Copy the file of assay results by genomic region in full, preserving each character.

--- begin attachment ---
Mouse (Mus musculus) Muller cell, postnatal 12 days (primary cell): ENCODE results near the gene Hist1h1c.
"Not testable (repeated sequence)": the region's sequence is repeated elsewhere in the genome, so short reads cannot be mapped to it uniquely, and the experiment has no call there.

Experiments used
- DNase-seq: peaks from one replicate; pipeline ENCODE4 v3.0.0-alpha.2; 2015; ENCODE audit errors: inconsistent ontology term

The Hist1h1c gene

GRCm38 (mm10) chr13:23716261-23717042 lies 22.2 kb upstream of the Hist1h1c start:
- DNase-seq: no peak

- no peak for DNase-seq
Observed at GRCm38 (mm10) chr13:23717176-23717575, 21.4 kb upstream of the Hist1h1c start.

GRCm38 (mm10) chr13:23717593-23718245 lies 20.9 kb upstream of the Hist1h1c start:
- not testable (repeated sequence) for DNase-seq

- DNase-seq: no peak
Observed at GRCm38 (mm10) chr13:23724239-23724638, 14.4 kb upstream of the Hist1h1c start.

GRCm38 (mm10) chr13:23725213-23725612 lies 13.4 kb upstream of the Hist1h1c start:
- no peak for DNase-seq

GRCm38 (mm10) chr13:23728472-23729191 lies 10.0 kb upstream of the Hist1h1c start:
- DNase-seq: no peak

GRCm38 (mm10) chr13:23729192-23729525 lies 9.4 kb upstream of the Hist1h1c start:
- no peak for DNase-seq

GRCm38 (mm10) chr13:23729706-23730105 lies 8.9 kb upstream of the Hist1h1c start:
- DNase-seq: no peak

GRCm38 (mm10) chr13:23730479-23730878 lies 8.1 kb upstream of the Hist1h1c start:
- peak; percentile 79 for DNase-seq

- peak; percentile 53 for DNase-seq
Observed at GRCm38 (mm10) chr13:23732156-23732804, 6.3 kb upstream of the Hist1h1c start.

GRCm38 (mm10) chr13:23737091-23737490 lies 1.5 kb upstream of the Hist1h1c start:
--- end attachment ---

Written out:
Mouse (Mus musculus) Muller cell, postnatal 12 days (primary cell): ENCODE results near the gene Hist1h1c.
"Not testable (repeated sequence)": the region's sequence is repeated elsewhere in the genome, so short reads cannot be mapped to it uniquely, and the experiment has no call there.

Experiments used
- DNase-seq: peaks from one replicate; pipeline ENCODE4 v3.0.0-alpha.2; 2015; ENCODE audit errors: inconsistent ontology term

The Hist1h1c gene

GRCm38 (mm10) chr13:23716261-23717042 lies 22.2 kb upstream of the Hist1h1c start:
- DNase-seq: no peak

- no peak for DNase-seq
Observed at GRCm38 (mm10) chr13:23717176-23717575, 21.4 kb upstream of the Hist1h1c start.

GRCm38 (mm10) chr13:23717593-23718245 lies 20.9 kb upstream of the Hist1h1c start:
- not testable (repeated sequence) for DNase-seq

- DNase-seq: no peak
Observed at GRCm38 (mm10) chr13:23724239-23724638, 14.4 kb upstream of the Hist1h1c start.

GRCm38 (mm10) chr13:23725213-23725612 lies 13.4 kb upstream of the Hist1h1c start:
- no peak for DNase-seq

GRCm38 (mm10) chr13:23728472-23729191 lies 10.0 kb upstream of the Hist1h1c start:
- DNase-seq: no peak

GRCm38 (mm10) chr13:23729192-23729525 lies 9.4 kb upstream of the Hist1h1c start:
- no peak for DNase-seq

GRCm38 (mm10) chr13:23729706-23730105 lies 8.9 kb upstream of the Hist1h1c start:
- DNase-seq: no peak

GRCm38 (mm10) chr13:23730479-23730878 lies 8.1 kb upstream of the Hist1h1c start:
- peak; percentile 79 for DNase-seq

- peak; percentile 53 for DNase-seq
Observed at GRCm38 (mm10) chr13:23732156-23732804, 6.3 kb upstream of the Hist1h1c start.

GRCm38 (mm10) chr13:23737091-23737490 lies 1.5 kb upstream of the Hist1h1c start: